Document required ports used by Zwift

Was alone yesterday in Zwift, didn’t do too much because I was doing a workout. Today I was going to ride ZSUN social ride. It was empty again. Had to fire up tcpdump to see that Zwift had a requirement for a new tcp port: 3023. Why can’t Zwift document this? Not everyone has a firewall that is open. So I missed the social ride.

So I have tcp 80, 443, 3023, 21587 and udp 3022 open for Zwift. I’m not sure that is all ports required, I did see others today. I ask that Zwift document required ports and notify when adding new ports.

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Yes, i’ve read that, it is new port requirement since last week, tcp 3023. I wish Zwift documented this. A user should not have to use tcpdump to find out which ports is used.

Doesn’t seem to be a “since last week” thing :man_shrugging:

Glad I stumbled across this post, i was about to do a monitor on my pfsense firewall and a wireshark dump on my PC. I have my wireless network fairly well locked down for outbound ports and countries.

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Absolutely appalling how much [failed] web searching you have to do to find the network [firewall] requirements for an application that depends on networking. What I know is only because I found some multi-year-old Zwift info on someone’s personal website. It also appears Zwift adds/changes ports without publishing the change (e.g. UDP 3023 when it was previously 3022). To configure Windows Defender (or pretty much any firewall), we need to know which executable(s) need what Outbound ports and then which executable(s) need which Inbound ports. I have all the .exe programs in the Zwift/ folder able to use all TCP and UDP ports outbound and all UDP ports inbound and ZwiftLauncher (that was just updated today) still says it cannot connect to the internet. Is it trying to do something through the Edge browser … ALSO ? I mean, really guys, what do we need to do, EXACTLY?

I just temporarily added an Outbound rule allowing any program to use ports 80 and 443, and I got past the “unable to connect” and can see the Zwift login screen. Since I had already given those permissions to the individual Zwift executable files and MSEdge and it didn’t work, some part of the Zwift startup is using some other executable that I haven’t previously granted such access. We still need to know what remote UDP ports to specify for inbound traffic, but now it appears we need to know what other executables must be granted outbound access to ports 80 and 443. It would be nice if Windows netstat could tell us which process has the displayed socket open, but alas, 40 years later and it still doesn’t give that information.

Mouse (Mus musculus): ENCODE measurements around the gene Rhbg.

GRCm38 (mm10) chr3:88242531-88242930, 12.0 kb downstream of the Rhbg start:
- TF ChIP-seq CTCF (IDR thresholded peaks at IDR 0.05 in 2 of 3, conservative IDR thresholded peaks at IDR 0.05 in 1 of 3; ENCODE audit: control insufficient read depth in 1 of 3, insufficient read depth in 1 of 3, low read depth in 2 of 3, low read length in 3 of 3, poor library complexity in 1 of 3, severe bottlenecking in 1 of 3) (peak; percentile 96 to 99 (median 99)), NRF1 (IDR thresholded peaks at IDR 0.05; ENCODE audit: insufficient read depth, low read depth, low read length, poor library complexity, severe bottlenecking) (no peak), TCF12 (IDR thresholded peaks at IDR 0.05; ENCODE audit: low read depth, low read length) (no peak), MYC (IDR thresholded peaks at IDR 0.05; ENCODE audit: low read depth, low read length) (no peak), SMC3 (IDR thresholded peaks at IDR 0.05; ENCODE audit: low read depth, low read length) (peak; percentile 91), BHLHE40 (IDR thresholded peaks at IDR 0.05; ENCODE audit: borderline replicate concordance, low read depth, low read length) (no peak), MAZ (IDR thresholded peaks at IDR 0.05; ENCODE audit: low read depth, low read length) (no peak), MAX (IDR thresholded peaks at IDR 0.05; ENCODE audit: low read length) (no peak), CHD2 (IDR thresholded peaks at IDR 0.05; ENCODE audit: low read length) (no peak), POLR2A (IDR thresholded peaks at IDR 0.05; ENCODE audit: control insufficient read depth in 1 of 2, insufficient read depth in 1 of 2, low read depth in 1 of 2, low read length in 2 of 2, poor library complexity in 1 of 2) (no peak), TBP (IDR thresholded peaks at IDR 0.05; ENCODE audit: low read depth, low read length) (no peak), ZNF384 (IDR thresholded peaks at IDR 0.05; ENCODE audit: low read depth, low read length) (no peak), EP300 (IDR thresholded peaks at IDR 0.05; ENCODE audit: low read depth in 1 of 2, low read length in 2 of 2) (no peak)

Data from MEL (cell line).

Not sure where or how your are searching/looking, but aside from the info here on the forums, a quick Google search of “zwift ports required” returned w/the top result being: Check Your Internet Connection Error which includes the following information:

Your router firewall should allow all incoming/outgoing TCP traffic on remote ports 443, 3023, and 3025 all incoming/outgoing UDP traffic on remote ports 3022 and 3024.

Its insufficient information. As noted, I already allow all outbound TCP and UDP ports, and had specified UDP ports 3022-3030 for the 6 specific Zwift executables to use and it doesn’t work. Only when I all ANY executable to use TCP 80 and 443 does it work, but I’m unwilling to leave it that way. I want to know what executable(s) use those ports during Zwift startup.

Well for starters, you only need allow UDP for 3022 and 3023.

It’s been a while since I used Windows, but unless it’s changed drastically, netstat should display the process id (PID) (I forget the specific option) which you can then cross-reference in Task Manager to see the specific executable name.

I found the answer I needed. In addition to what I said above, Windows Defender Firewall needs an outbound rule to allow %ProgramFiles% (x86)\Microsoft\EdgeWebView\Application\103.0.1264.62\msedgewebview2.exe access to ports 80 and 443. I realize this folder path with a specific version is a long-term maintenance headache, but it gets me over the current hurdle. Netstat -abn sorta helps, but Task Manager with the ImagePathName column is what eventually revealed the secret while Zwift Launcher was running (and my rule opening up ports 80 and 443 for ALL programs enabled). Thanks for trying to help; it is appreciated.

You yourself identified UDP 3025 in your previous post; a port I had not previously seen anywhere in my web searching. Having seen the “creep” upward from 3022, I’m just trying to add a bit of future-proofing.